Monday, June 6, 2016


(Ricki Stern & Anne Sundberg, USA, 2012)

An enjoyable entry in what might be called the docu-curio subgenre.  Stern and Sundberg play things strictly by the book, delivering two parallel stories involving the remaining practitioners of the titular pitch, which if correctly thrown is nearly impossible to hit.  We get the requisite details and explainers: a knuckleball is thrown with the fingernails, in order to neutralize the spin that is the decisive component of virtually ever other kind of pitch, from a slider to a fastball.  Without any gyroscopic spin to guide the trajectory of the pitch, the ball is subject to whatever eddies or currents of air might exist between the mound and the catcher's glove, thus rendering it completely unpredictable, to pitcher, batter, and catcher alike.

When it works, the pitch works spectacularly well, but it can easily go wrong, leading to chronic walks or barrages of easy hits.  Thus the knuckleballer is an odd duck, unreliable and seldom utilized, a case which has only been aggravated by the contemporary game's emphasis on the supposed reliability of statistics as a guiding principle.  The directors parlay this into a tale of individual pluck and stoicism, following the two remaining pro-ball knuckleballers, R.A. Dickey and Tim Wakefield, as they experience professional and personal triumphs and reversals.  It's the kind of human interest story that is impossible not to find at least somewhat captivating, even if it follows along a very familiar path.  It doesn't hurt that Dickey and Wakefield both appear to be exceedingly decent and determined individuals, ambitious and humble in equal measure, conforming with striking fidelity to certain mythic American archetypes.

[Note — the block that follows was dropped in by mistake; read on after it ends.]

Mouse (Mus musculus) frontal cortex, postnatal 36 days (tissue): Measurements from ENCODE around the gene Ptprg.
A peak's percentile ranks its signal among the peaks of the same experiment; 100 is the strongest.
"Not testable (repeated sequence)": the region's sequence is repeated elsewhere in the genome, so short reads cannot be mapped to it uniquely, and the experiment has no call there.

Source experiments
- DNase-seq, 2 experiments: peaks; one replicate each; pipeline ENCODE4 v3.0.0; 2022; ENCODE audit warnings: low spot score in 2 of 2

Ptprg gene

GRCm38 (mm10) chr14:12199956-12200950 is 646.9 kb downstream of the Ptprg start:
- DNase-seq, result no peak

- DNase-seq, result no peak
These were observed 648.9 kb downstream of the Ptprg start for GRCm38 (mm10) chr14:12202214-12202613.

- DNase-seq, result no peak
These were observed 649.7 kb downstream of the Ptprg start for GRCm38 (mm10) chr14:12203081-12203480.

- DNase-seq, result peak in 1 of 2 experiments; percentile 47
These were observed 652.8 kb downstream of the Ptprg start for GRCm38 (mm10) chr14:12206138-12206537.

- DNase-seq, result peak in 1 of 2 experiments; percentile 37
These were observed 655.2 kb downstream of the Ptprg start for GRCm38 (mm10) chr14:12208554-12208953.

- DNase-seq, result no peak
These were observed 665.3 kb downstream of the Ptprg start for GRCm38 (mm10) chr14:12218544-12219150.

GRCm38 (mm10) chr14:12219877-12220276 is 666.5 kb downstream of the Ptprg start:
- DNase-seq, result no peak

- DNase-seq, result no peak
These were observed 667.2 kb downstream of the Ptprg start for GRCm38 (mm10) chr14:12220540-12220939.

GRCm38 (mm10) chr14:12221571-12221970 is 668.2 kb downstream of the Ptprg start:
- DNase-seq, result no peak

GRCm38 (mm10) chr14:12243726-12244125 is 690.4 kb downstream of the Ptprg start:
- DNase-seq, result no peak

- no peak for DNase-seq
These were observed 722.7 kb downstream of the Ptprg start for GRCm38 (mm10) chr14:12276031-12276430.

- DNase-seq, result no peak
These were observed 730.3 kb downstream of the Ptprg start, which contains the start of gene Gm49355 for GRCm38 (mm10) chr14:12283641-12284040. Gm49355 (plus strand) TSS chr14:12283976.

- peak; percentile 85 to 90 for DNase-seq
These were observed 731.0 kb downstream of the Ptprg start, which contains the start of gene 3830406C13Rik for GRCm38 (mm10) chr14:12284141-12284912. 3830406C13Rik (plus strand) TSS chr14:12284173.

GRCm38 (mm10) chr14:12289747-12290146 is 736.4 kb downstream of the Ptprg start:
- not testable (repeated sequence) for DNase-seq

Besides its mythical role as "the National Sport," baseball has long been a curious attraction for folk philosophers, a relationship fruitfully explored in Chad Harbach's 2011 novel The Art of Fielding.  While I won't run through the nature of these affinities, it can be said that some nexus of cultural and metaphysical poetics exists in the sport, a game as potentially beautiful as soccer, if fundamentally different.  The directors of Knuckleball! don't really stray into these more remote expanses of the philosophical outfield, but they are aware of the heady frisson that seems to surround the sport, force field-like.  What they do explore is the role of tradition in baseball, which despite the modern innovations of a numbers-based approach, with every last attribute of play subject to statistical analysis and comparison, is still living.  Wakefield by the end of the film has retired, leaving Dickey as the sole torch-bearer, casting the future of this somewhat mad pitch into question.  Thus Dickey is possibly at the end of a long tradition of athletes, oddballs all, who have parlayed their relative lack of excellence as traditionally defined into a distinction.  The stories are strikingly similar: in nearly every case, a desire to play professional baseball at any cost led them to experiment with this iconoclastic and fickle technique.

As a celebration of the outsider, and a chronicle of determination in pursuit of an ideal, Knuckleball! is a delight, emotionally satisfying if not formally or philosophically ambitious. 

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